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Left quarter panel open
Both quarter panels open
Right quarter panel open
Reliquary: Acrylic on sheet metal, 32"x96" 2019
Being highly connected to the environment and outdoors, I purchased 33 acres of land in 1975 bordering a federal wilderness forest. The property was part of a 1,400 acre tract being sold in parcels. A friend and I combined our meager discretionary money to buy a parcel on an installment program. The area had been logged in early 1900's. After that, farmers moved in building homesteads growing dryland wheat. By the 50's the Grand Coulee Dam project brought irrigation to the Columbia Basin and the homesteads were abandon.
After purchasing the land, my land partner and I would spend weekends walking the property trying to get an idea of the property lines while exploring nearby abandon homesteads. While poking around, I stumbled across a piece of sheet mettle sticking out of the ground on the northwest corner of the property. After some effort, I realized that this was the folding hood of a very old model A car or truck. It was later identified as an old truck hood because of its size and shape. It was the first "thing" I put into my inventory.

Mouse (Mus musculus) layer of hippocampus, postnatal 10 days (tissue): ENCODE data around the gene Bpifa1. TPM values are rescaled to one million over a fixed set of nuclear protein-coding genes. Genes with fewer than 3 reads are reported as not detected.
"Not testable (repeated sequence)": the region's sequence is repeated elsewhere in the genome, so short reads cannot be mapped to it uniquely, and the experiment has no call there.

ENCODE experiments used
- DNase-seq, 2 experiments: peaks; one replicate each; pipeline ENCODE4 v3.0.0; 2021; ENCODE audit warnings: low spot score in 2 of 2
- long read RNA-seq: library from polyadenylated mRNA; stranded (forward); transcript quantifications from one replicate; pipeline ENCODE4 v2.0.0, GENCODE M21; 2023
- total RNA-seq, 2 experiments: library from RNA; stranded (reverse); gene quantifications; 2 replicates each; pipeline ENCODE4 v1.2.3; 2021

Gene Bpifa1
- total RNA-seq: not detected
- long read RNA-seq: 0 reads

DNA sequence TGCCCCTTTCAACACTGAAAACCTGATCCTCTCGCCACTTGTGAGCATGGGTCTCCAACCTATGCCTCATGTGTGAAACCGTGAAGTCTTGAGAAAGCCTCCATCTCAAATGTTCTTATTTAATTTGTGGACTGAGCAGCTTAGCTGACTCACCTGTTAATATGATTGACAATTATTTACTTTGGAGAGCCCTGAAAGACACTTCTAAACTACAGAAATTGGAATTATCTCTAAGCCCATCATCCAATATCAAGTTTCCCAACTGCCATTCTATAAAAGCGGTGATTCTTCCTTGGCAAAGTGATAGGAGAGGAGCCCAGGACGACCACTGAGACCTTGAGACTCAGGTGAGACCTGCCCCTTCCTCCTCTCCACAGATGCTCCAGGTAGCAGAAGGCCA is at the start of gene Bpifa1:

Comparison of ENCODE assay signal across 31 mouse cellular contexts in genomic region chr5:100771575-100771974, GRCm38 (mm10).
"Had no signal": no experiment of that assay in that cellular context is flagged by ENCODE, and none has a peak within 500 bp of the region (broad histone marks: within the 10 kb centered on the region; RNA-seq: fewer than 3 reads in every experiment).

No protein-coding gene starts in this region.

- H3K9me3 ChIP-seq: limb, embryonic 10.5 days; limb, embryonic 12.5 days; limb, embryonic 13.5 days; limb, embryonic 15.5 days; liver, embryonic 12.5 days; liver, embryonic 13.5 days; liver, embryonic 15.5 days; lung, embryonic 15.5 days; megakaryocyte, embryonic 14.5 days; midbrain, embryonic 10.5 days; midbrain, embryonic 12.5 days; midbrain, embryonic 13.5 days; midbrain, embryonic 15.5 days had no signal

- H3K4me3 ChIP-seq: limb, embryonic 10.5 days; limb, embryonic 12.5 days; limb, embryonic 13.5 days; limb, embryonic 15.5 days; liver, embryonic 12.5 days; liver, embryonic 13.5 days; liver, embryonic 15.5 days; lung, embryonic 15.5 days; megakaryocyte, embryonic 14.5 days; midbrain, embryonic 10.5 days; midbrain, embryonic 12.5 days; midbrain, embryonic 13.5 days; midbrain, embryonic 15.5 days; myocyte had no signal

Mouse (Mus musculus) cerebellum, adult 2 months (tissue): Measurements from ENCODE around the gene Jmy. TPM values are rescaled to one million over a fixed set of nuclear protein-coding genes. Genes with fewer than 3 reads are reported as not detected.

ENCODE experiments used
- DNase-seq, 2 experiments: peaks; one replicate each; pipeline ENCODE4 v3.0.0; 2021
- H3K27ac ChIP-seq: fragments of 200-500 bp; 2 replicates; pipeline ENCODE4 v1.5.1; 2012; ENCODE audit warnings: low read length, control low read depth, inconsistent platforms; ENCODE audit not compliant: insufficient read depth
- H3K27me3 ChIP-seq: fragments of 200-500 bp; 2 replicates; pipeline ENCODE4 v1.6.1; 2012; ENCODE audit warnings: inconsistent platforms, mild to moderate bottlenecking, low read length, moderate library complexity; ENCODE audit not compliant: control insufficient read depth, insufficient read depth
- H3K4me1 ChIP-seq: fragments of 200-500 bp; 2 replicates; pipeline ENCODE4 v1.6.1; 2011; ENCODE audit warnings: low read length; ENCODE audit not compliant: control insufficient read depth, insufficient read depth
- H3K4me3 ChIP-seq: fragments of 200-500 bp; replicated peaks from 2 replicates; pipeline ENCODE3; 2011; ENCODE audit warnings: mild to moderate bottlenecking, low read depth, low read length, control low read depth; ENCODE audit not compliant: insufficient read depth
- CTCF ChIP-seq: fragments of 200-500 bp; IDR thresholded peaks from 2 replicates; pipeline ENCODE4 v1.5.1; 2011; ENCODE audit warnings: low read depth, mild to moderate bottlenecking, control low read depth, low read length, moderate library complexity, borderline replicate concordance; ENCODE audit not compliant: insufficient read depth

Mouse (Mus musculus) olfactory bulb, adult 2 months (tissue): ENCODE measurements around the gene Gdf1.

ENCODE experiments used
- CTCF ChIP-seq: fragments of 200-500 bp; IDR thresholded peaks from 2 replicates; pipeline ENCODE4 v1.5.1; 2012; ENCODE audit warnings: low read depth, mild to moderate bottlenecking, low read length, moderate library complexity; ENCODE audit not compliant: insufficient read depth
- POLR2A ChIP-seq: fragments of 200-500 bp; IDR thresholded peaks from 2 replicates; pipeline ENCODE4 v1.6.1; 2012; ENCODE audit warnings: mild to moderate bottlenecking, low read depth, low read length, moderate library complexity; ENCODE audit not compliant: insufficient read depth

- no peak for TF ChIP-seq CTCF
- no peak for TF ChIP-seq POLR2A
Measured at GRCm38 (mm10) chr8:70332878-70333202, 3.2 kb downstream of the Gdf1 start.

While working on "No Collusion", in the shop cutting the tree bark into rectangles with a band saw, I glimpsed the truck hood laying under the work table covered with sawdust. I retrieved it and laid it on top of the workbench recalling how it was found years ago. It was in bad condition. The hinges were rusted and the panels were folded and wouldn't open. There was something about the age and shape of the hood that spoke out. The decision was made to clean it up. It was a slow and often frustrating restoration to get it back to its designed function. Since "No Collusion" was taking up most of the studio time, the hood restoration was very slow and spotty. Getting the panels to open and close was the first step. The next step was rust removal and straightening essential bent parts in the sheet mettle. I began by using a wire brush on and grinder to deal with the rust and to my surprise, under the rust was the original black paint. Overcome with a strange kind of reverence for the hood, I was energized to bring it to life as a work.